My name is Paul Ruvolo and I'm a professor of computer science at a small engineering college in the US. Over the last several years, I've been working alongside students and folks from the blind and VI communities to develop iOS apps for indoor mobility. This work has resulted in two publicly available apps (Clew an app for indoor route recording and Clew Maps an app for route sharing) and several more apps that are still in development.
I'm writing with an opportunity that I hope you'll consider joining for. This opportunity is for folks who are blind or visually impaired or who work as mobility trainers or TVIs. If you're interested in learning about and shaping the future of research and development of assistive technologies, trying out and testing new technologies like mobile apps and wearables, or exploring careers in digital accessibility, design and software development then this program might be for you. This program is much more than just user-testing in a lab. The Clew Co-Designer program provides a nine-week learning experience for you to explore career areas in digital technologies. The program happens entirely online (unless you are in the Boston area, in which case you have the option to come on site). All are welcome. While the program is about co-designing apps, it is not the intent that you will be programming apps directly. The more diverse perspectives the better, so please don't hold back on participating if you feel like you are still learning about these new technologies.
We ran the program last summer with 25 co-designers and the feedback was quite positive.
The basic phases of the program are:
- Co-designers learn about current projects happening in the lab, tools and processes for co-design, and get oriented to the general structure of the program.
- Co-designers meet (virtually) with members of the Clew research team (me, undergraduate student researchers, and interns) to provide their experiences and ideas for mobility technology.
- There are several optional workshops that are designed to be interesting to co-designers (e.g., last year we had one on accessibility testing job opportunities in large corporations).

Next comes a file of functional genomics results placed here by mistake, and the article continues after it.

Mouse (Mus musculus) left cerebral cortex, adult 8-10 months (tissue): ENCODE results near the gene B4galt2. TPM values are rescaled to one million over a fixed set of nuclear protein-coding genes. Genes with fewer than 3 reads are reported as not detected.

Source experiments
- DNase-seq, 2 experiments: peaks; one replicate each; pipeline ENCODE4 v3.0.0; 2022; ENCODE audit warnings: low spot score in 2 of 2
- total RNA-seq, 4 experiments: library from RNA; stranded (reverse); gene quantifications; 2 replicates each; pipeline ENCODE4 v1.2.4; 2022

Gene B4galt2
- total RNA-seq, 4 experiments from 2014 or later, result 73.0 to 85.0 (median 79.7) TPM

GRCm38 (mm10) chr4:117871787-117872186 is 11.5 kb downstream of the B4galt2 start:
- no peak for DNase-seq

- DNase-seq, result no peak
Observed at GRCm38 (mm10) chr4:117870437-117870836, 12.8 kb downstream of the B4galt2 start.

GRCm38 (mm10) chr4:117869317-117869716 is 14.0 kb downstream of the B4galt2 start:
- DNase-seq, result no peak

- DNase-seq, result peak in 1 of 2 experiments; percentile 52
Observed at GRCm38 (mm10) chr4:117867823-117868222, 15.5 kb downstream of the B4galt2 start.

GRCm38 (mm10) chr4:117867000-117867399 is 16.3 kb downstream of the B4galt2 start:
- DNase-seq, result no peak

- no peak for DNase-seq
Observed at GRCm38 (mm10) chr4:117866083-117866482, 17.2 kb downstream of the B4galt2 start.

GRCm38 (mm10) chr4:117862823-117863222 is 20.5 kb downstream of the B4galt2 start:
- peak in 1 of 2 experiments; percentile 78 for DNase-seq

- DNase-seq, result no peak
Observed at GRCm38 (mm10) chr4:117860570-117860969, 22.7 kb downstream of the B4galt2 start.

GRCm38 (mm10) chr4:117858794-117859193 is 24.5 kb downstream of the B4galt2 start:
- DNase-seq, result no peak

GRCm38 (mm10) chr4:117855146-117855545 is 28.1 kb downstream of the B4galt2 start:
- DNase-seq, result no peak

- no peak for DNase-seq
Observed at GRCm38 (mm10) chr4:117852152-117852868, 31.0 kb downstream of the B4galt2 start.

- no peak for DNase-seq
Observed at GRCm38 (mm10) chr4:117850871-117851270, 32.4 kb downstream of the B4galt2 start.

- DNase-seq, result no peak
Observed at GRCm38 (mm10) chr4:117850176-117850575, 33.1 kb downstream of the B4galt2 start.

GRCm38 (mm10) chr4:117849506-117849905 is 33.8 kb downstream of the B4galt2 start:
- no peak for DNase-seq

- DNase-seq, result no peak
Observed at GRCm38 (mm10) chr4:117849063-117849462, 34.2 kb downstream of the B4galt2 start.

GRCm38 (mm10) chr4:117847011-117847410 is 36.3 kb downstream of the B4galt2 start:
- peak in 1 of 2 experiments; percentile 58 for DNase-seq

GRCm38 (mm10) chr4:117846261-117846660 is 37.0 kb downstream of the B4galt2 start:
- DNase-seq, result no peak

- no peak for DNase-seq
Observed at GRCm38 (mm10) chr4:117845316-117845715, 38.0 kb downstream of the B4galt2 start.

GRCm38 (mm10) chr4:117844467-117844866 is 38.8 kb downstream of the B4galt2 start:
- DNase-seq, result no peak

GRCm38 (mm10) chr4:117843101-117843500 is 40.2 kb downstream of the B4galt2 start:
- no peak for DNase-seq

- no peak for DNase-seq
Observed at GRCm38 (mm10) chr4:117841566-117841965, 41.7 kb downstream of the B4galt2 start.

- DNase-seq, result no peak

- Co-design activities are conducted virtually using Apple's beta software channel, TestFlight, to get prototypes into users' hands.
- Co-designers give feedback in focus groups to further shape the development of these apps. (Improved versions of these apps are then sent out to TestFlight).
- We close with a demo day presentation to the larger community.
- Co-designers are compensated for their participation in the program.
If you are interested in learning more, here are some links to check out:
- At the end of the summer we held a demo day. Use the following links to find an abridged version of the demo day (roughly 25 minutes long) and the full recording (roughly 1.5 hours long).
- The full co-design program information page
- An article that folks my College wrote up about last year's program
- The registration form for the program if you're interested in participating.
Thanks so much, and please let me know if you have any questions about any of this.
Hi Paul. Nice post! I hope you get an enthusiastic response. Involving end users in the development process is, in my humble opinion, very wise. Smile.
Thank you for pursuing ever greater independence for the blind.
Thanks Bruce. We have been…
Thanks Bruce. We have been working with the approach of including folks from the blind and VI communities for many years now (e.g., we've worked with many co-designers over the years and many of the developers of the apps are themselves blind or VI). Indoor mobility is definitely an area where the tools to enable greater access are still maturing, and the hope is to make some concrete progress with some awesome collaborators this summer! The technology is still in the early days, but I think that gives a better opportunity to make change.
I'd love to help, only I think my technical skills aren't advanced enough. Trying to test out your last version was a disaster because I don't know what I'm doing. It would have been really cool.
Thanks Jo. I think your…
Thanks Jo. I think your point is a really interesting one. What I take from that experience is that we need to learn how to make the app easier for everyone to use (not that you don't have the right skillset). We are not trying to develop tech that is only useful to the most uber tech-savvy crowd! I'd love it if you joined, but totally understand if you don't think it makes sense for you.
One more thing that I wanted to say in response to some questions I got over email is that the program is designed to work around your schedule. All workshops are recorded and can be watched at your leisure. All testing / co-design is done asynchronously (meaning you can do it whenever and we look at your feedback later). We do want to interview everyone, so that part has to be scheduled but we will work around your constraints.